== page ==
Paul Hindmarsh has written a very cogent appraisal of the structure of the work (one published on the Kapitol Promotions Ltd website), whilst in the last issue of Brass Band World magazine, Alan Morrison also gave an enlightening overview, with hints of what he and his fellow judges would perhaps be looking out for.

Each is based on the ambiguous interval of a fourth; a delicate toccata followed by a robust, driven exploration; a lyrical interlude segueing into a dislocated scherzo before a series of cadenzas bridge to a wonderfully crafted, dancing introduction, fugue and majestic apotheosis of the theme.

Cool heads

He talked about MDs having “a cool head” to “bring together and link each changing mood and variation” – nine in all with the first played as a form of fanfare introduction before the theme itself.

Thereafter we move through thematic and stylistic transitions. 


Age certainly has not made it sound old... 

Each is based on the ambiguous interval of a fourth; a delicate toccata followed by a robust, driven exploration; a lyrical interlude segueing into a dislocated scherzo before a series of cadenzas bridge to a wonderfully crafted, dancing introduction, fugue and majestic apotheosis of the theme. 

Leitmotif

Elements of  ‘Connotations’ provide the leitmotif of other Gregsoin works (there is a lovely nod of appreciation in his latest  ‘World Rejoicing’), whilst there can’t have been a modern-day brass band composer who hasn’t pinched a few of his ideas for their own compositions – including the wonderful C major climb to the final chord. 

By then any band’s claims on the First Section title will have been decided.


Second Section:

Test Piece: Lions of Legends (Thierry Deleruyelle)
Adjudicators: Nicholas Garman; Steve Pritchard-Jones; David Hirst
Sunday 19th September
Start: 2.45pm (approx)

Abertillery Town (Alun Williams) — Wales
Annan Town (Andrew Warriner) — Scotland
BD1 (Lee Skipsey) — Yorkshire
Bedford Town (Craig Paterson) — London & Southern Counties
Cockerton Prize Silver (Andrew Hunter) — North of England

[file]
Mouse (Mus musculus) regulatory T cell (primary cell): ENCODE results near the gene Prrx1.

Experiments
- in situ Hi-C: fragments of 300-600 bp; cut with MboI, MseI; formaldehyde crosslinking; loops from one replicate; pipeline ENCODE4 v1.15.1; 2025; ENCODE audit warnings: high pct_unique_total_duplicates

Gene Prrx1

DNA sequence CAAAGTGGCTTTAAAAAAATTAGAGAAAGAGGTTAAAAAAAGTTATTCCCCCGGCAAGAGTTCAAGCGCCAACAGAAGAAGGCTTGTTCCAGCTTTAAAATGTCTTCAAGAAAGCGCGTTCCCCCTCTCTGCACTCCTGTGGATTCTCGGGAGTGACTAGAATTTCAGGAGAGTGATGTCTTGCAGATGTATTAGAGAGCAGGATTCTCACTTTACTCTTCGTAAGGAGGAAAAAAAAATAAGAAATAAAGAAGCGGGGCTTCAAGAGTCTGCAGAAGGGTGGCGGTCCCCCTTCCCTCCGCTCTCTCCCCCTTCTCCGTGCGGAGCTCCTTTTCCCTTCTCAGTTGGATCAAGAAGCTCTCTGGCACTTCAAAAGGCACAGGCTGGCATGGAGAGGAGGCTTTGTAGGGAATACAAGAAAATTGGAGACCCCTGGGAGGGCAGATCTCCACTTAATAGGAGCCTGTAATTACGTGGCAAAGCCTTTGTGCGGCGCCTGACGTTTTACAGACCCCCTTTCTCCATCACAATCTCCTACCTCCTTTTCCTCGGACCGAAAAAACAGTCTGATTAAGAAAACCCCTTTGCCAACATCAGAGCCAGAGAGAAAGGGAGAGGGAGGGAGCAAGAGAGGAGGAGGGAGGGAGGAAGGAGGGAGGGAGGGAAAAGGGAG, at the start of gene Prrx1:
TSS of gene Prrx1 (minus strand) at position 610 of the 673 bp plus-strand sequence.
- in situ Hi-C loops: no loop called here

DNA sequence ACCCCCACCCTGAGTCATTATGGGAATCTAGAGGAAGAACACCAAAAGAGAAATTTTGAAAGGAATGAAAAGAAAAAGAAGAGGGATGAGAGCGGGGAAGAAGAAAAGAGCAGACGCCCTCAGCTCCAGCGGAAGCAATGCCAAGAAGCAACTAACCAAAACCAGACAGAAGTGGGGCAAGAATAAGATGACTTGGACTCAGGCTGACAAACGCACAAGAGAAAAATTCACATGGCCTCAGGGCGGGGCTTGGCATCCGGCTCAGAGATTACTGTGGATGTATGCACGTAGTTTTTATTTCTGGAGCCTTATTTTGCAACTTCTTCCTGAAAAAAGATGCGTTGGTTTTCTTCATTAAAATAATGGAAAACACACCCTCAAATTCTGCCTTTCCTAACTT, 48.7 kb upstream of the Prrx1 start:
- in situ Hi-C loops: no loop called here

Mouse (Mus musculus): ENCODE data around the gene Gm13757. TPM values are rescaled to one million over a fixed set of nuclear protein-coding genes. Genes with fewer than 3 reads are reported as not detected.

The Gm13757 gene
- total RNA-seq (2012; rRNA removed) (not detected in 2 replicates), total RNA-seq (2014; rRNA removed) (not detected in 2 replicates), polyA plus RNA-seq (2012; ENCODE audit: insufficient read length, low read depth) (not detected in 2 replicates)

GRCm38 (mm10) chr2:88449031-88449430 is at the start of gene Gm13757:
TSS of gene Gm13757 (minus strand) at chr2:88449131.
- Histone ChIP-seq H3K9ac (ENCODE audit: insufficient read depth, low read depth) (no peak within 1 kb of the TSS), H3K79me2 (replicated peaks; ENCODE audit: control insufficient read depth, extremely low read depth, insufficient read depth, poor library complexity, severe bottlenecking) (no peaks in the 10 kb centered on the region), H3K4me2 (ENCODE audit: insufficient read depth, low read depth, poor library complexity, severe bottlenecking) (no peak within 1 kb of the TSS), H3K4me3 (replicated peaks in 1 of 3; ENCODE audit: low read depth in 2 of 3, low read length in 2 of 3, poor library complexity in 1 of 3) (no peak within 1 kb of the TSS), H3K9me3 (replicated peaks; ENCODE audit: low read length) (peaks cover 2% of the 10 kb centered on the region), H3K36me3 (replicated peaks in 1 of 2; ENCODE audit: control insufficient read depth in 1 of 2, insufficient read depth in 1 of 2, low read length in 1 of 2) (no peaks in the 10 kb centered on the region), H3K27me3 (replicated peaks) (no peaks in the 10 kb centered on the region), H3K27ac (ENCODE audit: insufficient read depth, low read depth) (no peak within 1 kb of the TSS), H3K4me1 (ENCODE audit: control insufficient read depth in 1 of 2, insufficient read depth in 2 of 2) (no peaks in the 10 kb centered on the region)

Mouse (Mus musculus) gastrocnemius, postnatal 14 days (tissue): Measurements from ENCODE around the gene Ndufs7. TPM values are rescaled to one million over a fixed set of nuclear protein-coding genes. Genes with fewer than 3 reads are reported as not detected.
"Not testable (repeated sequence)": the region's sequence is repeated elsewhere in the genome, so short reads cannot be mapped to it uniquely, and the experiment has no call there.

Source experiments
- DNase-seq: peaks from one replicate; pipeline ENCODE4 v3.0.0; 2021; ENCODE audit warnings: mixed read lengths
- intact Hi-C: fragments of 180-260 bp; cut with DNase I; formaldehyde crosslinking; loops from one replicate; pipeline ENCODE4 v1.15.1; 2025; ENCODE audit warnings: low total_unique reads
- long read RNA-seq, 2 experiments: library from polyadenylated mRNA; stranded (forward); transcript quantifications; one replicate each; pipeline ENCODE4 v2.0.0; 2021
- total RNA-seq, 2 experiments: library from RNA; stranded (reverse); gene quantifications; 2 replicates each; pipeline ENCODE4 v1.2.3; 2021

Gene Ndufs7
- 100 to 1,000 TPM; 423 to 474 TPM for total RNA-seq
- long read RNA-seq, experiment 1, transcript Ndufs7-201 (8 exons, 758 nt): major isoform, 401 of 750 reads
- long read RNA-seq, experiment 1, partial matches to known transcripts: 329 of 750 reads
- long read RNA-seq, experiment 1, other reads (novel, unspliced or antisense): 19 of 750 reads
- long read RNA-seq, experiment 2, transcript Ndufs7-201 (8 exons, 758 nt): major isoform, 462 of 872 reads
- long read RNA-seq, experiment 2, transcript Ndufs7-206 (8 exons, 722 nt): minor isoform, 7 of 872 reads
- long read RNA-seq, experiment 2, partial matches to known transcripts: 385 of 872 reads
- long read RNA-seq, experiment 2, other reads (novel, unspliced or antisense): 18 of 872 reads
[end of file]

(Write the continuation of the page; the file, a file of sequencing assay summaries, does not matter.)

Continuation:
Durham Miners' Association (Stuart Gray) — North of England
Eagley (Christopher Wormald) — North West
Glossop Old (David Ashworth) — Midlands
Gresley Colliery (Craig Stevens) — Midlands
Hatherleigh Silver (Nick West) — West of England
Hebden Bridge (TBC) — Yorkshire
St Keverne (Karl Long) — West of England
Taff Vale (Gareth Ritter) — Wales
Tendring (David Johnson) — London & Southern Counties
Uppermill (Mark Peacock) — North West
Valley (Haydock) (David Chadwick) — North West
Wantage Concert (Paul Holland) — London & Southern Counties

Forget the likes of Gareth Edwards and Barry John, Martin Johnson, Gavin Hastings and Brian O’Driscoll. 

Thierry Deleruyelle’s  ‘Lions of Legends’ composition is based on the metaphoric symbolism of the ‘Kings of the Jungle’ rather than the ‘Kings’ of the British & Irish Lions international rugby field.


The Lion King - composer Thierry Deleruyelle

A pity really, as the same elements of courage, strength and temperament which the Frenchman talks about in his test-piece introduction are also required when facing a rampaging All Blacks front row; studs likes claws ready to rip the jersey from your back at the bottom of ruck.

Hopefully no blood will be spilt in the pursuit of glory in Cheltenham on what is a thoroughly engaging work, drawn with an evocative pen.

Fraternal links

Interestingly  ‘Lions of Legends’ was written in 2016, the same year as Deleruyelle’s  ‘Fraternity’ created a huge impression at the European Championships.